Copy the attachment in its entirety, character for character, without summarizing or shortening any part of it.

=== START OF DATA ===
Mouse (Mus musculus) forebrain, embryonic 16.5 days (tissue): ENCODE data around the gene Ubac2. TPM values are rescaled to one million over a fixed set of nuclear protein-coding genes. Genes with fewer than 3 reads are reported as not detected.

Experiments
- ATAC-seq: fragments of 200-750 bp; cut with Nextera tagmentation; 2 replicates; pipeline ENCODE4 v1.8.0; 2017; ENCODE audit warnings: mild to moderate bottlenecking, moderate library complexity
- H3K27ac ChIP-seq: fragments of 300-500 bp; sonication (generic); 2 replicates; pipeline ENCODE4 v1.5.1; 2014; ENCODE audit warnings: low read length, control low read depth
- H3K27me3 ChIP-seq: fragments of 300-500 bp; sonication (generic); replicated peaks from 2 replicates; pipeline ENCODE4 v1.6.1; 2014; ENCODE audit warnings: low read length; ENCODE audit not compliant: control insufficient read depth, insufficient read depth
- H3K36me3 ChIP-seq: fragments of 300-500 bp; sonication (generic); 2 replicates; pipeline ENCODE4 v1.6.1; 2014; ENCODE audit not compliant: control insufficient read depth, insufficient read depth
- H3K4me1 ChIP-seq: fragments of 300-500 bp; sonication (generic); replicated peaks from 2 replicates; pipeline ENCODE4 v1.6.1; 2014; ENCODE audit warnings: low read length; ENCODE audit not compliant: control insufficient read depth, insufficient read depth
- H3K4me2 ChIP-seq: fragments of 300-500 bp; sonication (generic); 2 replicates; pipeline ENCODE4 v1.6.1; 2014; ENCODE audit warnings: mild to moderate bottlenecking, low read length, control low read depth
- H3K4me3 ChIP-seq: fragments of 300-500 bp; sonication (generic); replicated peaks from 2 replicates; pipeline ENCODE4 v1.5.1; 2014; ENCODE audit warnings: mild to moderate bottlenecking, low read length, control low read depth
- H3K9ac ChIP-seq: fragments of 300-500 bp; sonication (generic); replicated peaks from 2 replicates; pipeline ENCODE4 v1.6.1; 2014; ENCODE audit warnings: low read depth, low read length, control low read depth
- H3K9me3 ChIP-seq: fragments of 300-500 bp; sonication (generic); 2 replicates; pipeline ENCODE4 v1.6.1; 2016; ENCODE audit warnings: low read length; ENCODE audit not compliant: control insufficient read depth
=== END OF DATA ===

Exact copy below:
Mouse (Mus musculus) forebrain, embryonic 16.5 days (tissue): ENCODE data around the gene Ubac2. TPM values are rescaled to one million over a fixed set of nuclear protein-coding genes. Genes with fewer than 3 reads are reported as not detected.

Experiments
- ATAC-seq: fragments of 200-750 bp; cut with Nextera tagmentation; 2 replicates; pipeline ENCODE4 v1.8.0; 2017; ENCODE audit warnings: mild to moderate bottlenecking, moderate library complexity
- H3K27ac ChIP-seq: fragments of 300-500 bp; sonication (generic); 2 replicates; pipeline ENCODE4 v1.5.1; 2014; ENCODE audit warnings: low read length, control low read depth
- H3K27me3 ChIP-seq: fragments of 300-500 bp; sonication (generic); replicated peaks from 2 replicates; pipeline ENCODE4 v1.6.1; 2014; ENCODE audit warnings: low read length; ENCODE audit not compliant: control insufficient read depth, insufficient read depth
- H3K36me3 ChIP-seq: fragments of 300-500 bp; sonication (generic); 2 replicates; pipeline ENCODE4 v1.6.1; 2014; ENCODE audit not compliant: control insufficient read depth, insufficient read depth
- H3K4me1 ChIP-seq: fragments of 300-500 bp; sonication (generic); replicated peaks from 2 replicates; pipeline ENCODE4 v1.6.1; 2014; ENCODE audit warnings: low read length; ENCODE audit not compliant: control insufficient read depth, insufficient read depth
- H3K4me2 ChIP-seq: fragments of 300-500 bp; sonication (generic); 2 replicates; pipeline ENCODE4 v1.6.1; 2014; ENCODE audit warnings: mild to moderate bottlenecking, low read length, control low read depth
- H3K4me3 ChIP-seq: fragments of 300-500 bp; sonication (generic); replicated peaks from 2 replicates; pipeline ENCODE4 v1.5.1; 2014; ENCODE audit warnings: mild to moderate bottlenecking, low read length, control low read depth
- H3K9ac ChIP-seq: fragments of 300-500 bp; sonication (generic); replicated peaks from 2 replicates; pipeline ENCODE4 v1.6.1; 2014; ENCODE audit warnings: low read depth, low read length, control low read depth
- H3K9me3 ChIP-seq: fragments of 300-500 bp; sonication (generic); 2 replicates; pipeline ENCODE4 v1.6.1; 2016; ENCODE audit warnings: low read length; ENCODE audit not compliant: control insufficient read depth